Note to readers: This is a long, long review of Sucker Punch that covers many of the main beats of the film. I have spent a couple of days digesting the film, and have found it to be thoroughly fascinating and discussion-worthy, even if I don’t think it works. The short version is: I think it’s worth talking about and watching, but as a film I think it’s a failure – but hey, if you don’t want to know anything, you can read the first few paragraphed to get a better sense. You’ve been warned.
There are few films that are as misguided as Sucker Punch that they not only make you actively frustrated with the movie you’re watching, but also make you reconsider their director’s entire filmography. Granted, some films can be reconsidered for the better, like when someone who’s been working in the system finally gets a chance to show what they’re really after. And I think directors should be judged by their films, not what they say, and films can reflect on earlier work or later works. I don’t know if I would hold Alien 3 in as high regard as I do if David Fincher turned into a hack. That film has its problems, but now that we know Fincher as a director, you can see what he was going for in a much clearer light. But sometimes a filmmaker flops so hard that some of the credit you gave them before evaporates.
It’s worth noting there’s a difference between Tim Burton remaking Planet of the Apes and these sorts of films. It’s easier when a filmmaker has a hot period, and when there are films that are obviously closer to them that work, while their work for hire is lacking. Watching John Carpenter direct something like Village of the Damned… yes it’s a terrible movie, but he seems asleep at the wheel, not steering the film directly into a wall thinking he’s going to get to California.
Nathan Rabin, in his column and book My Year of the Flops has broke flops into three categories based on some dialogue from Elizabethtown. There are the failures, which are just bad things, and then fiascos, which are tremendous failures of such total flame-outs that you can only stand back and watch (the third category is secret successes, failures that are actually great, it’s just that no one knows it). But true fiascos are few and far between. And make no mistake about it, Zack Snyder’s Sucker Punch is one of the biggest fiascos a studio has released in a very long time. There are too may failures from Indiana Jones and the Temple of the Crystal Skull, to – say – the Nightmare on Elm St. remake, but most failures are indifferent. Even Transformers 2 – which was terribly misguided – is misguided in a commercial sense. There’s no personality there. Sucker Punch is full of personality. What it’s missing is a solid script.
The film that I was most reminded of watching Sucker Punch was Michael Bay’s Pearl Harbor. Like anything both films will have fans, and both will have passionate defenders. Good for them. And in both cases, the filmmakers obviously have an eye and intent. It’s just they have no idea what to do with it, and it’s going to be impossible for me to watch 300 or Watchmen again and think that the director had his eye on everything he accomplished. With 300 – because it was a narrative that had a narrator – there was always the sense that it could be heightened reality and that the film knew that it was propagandistic. 300 can function as brainless action, but it can also be seen as a rah-rah war film or just as easily a parody of that mindset and the pursuit of perfection, etc.
Much as before I saw Pearl Harbor, there was a sense that Michael Bay might actually know that his films (to that point) were ridiculous second generation copies of the sort of summer movies that came before. The films were absurd, but that doesn’t mean it’s makers didn’t know that as well. Both Bya and Snyder are so stylized that you can argue there may be a little Douglas Sirk in them. The Rock is a very strange movie with an odd sense of humor, and much of that humor comes from being a very left-leaning movie with a very right-leaning visual style. There is a joke being made on the nature of action movies, but after Pearl Harbor, it was hard to say if Michael Bay got what he made. And in watching Sucker Punch, it’s hard not to define Snyder as a visualist with no sense of how to tell a story. And yet there are things about the movie that feel like he’s trying to say something or be deeply felt –the same could be said of Bay with his Pearl Harbor. Snyder made a more personal vision, but in both cases neither seem all that aware of how they are failing. Snyder has revealed himself, but not in the ways that he meant to.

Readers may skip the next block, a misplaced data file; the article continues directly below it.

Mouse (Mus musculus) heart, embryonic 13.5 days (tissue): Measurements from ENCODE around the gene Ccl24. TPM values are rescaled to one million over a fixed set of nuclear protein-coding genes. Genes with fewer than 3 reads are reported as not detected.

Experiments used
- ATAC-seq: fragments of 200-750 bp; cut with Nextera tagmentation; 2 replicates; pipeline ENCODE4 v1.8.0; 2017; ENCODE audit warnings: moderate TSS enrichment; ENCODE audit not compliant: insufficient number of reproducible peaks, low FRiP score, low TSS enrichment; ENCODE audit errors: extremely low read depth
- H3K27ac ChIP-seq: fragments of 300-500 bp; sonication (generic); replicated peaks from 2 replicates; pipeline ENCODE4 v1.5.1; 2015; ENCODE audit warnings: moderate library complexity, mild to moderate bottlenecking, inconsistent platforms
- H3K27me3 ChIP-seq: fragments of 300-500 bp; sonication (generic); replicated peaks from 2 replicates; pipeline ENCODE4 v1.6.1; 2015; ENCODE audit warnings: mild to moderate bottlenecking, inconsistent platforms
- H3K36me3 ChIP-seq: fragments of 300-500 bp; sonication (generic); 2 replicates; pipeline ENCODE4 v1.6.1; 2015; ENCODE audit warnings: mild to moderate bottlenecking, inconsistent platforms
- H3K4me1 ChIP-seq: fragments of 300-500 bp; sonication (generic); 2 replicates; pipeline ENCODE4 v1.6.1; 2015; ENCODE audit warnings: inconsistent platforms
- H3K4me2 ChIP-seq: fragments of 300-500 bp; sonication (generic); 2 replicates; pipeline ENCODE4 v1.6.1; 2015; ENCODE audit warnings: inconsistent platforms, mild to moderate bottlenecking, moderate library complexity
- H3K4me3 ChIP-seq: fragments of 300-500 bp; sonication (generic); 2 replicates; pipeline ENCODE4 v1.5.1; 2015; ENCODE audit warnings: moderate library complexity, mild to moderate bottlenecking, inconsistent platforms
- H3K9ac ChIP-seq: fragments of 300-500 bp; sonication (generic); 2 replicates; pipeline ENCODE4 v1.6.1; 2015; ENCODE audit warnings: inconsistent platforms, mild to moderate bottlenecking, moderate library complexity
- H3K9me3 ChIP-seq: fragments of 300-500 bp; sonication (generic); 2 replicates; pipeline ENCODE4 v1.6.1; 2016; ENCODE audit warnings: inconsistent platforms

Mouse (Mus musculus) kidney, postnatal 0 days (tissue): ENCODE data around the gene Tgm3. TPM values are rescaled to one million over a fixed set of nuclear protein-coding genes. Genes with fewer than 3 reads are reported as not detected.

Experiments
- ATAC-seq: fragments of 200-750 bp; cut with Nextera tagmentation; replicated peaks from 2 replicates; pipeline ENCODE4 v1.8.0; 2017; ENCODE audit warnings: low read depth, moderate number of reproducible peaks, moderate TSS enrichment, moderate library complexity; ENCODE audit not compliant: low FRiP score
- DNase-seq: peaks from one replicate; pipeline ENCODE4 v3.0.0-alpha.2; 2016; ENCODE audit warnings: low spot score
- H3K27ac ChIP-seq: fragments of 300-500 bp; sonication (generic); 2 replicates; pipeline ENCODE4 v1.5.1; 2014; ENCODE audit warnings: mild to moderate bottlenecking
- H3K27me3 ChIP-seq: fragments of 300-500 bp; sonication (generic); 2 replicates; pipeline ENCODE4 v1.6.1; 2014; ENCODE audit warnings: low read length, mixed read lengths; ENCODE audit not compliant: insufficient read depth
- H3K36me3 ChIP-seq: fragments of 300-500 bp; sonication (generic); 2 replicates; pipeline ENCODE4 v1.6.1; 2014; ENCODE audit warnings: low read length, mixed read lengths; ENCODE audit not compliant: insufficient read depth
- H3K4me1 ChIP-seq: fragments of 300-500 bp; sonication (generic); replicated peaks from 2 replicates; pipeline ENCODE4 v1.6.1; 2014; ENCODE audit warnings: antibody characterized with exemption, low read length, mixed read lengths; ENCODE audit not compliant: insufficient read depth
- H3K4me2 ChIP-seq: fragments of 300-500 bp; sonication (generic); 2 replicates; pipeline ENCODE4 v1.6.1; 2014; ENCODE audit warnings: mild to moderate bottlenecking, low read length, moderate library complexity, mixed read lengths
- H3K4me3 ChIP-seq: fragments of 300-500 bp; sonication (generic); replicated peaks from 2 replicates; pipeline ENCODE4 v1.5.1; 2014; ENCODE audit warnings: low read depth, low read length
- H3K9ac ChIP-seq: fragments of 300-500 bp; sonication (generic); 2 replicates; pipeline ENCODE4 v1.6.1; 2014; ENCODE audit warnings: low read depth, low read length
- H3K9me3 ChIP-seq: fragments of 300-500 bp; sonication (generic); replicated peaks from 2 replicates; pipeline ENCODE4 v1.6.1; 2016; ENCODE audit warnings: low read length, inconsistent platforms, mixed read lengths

So, Sucker Punch. It starts with the curtain being raised, and within five minutes you know you’re watching something that is tone deaf. The film begins to the music of “Sweet Dreams (Are Made of This)” as sung by Emily Browning, who also stars as Baby Doll and whose mother passes away and leaves Baby Doll and her sister with an evil stepfather (Gerald Plunkett). The Stepfather finds out that the kids will get their mother’s inheritance, and it enrages him. So much so that he goes to Baby Doll’s bedroom to rape her.
The whole opening sequence is done sans dialogue and it’s a very bold choice, but the problem is the song – done in the Marilyn Manson “selling the creep” style. The mood is set in such a way that there’s no real tension (everything is so glum that you know what’s going down), and then when the stepfather changes his interest from Baby Doll to her younger sister, the film enters action mode as Baby Doll goes outside the house in the pouring rain to get a weapon to protect herself, and Snyder seems to be paying homage to himself (it mirrors the opening of Watchmen, which also turned an action sequence into something of a musical number). But Baby Doll’s sister is being threatened with rape, and yet everything is at the pitch of an action sequence with music that smothers the film in such a way that is numbing. You can sense what emotion Snyder is trying to get across but everything is so slick that it becomes a wash because it’s all so heightened. You don’t feel you’re seeing real horror, and the threat feels (as Drew McWeeney said) like you’re watching a new version of the “Janie’s Got a Gun” video. I never felt inside of the story, because Snyder’s technique kept me removed. The whole film in a nutshell.